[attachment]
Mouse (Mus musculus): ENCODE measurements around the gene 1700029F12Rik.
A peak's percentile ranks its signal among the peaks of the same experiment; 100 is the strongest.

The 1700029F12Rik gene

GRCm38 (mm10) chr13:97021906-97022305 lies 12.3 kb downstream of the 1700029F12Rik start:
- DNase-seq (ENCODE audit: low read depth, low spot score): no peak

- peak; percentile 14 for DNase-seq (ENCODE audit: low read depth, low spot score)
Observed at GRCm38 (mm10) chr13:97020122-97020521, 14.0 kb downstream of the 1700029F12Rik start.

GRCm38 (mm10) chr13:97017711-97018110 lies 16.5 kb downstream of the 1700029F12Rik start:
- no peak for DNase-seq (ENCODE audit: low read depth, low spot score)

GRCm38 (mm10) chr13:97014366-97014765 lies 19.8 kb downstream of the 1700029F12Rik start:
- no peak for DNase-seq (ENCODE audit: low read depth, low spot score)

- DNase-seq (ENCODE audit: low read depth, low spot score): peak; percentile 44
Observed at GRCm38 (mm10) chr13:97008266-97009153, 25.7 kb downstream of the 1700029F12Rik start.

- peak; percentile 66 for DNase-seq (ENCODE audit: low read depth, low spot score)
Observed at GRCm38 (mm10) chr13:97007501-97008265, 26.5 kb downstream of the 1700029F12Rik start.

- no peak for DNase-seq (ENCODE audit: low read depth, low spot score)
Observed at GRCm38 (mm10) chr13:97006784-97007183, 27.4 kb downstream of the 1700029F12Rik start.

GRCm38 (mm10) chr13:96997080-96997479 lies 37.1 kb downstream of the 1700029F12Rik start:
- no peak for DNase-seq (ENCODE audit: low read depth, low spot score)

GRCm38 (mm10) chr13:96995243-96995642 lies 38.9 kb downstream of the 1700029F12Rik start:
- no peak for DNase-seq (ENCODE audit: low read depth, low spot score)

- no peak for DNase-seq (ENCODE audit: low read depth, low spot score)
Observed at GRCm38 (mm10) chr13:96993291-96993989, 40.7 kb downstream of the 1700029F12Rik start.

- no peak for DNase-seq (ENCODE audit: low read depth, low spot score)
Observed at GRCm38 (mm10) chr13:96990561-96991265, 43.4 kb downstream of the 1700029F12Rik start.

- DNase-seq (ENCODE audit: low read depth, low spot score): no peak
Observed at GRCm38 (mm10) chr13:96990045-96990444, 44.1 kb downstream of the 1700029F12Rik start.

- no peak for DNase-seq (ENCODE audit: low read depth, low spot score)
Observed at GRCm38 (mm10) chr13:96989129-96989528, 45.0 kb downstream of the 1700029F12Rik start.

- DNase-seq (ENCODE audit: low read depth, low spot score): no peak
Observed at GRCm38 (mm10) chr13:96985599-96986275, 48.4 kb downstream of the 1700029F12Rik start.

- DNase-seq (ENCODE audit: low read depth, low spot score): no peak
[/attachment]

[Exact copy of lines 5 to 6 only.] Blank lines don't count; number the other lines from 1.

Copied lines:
- DNase-seq (ENCODE audit: low read depth, low spot score): no peak

- peak; percentile 14 for DNase-seq (ENCODE audit: low read depth, low spot score)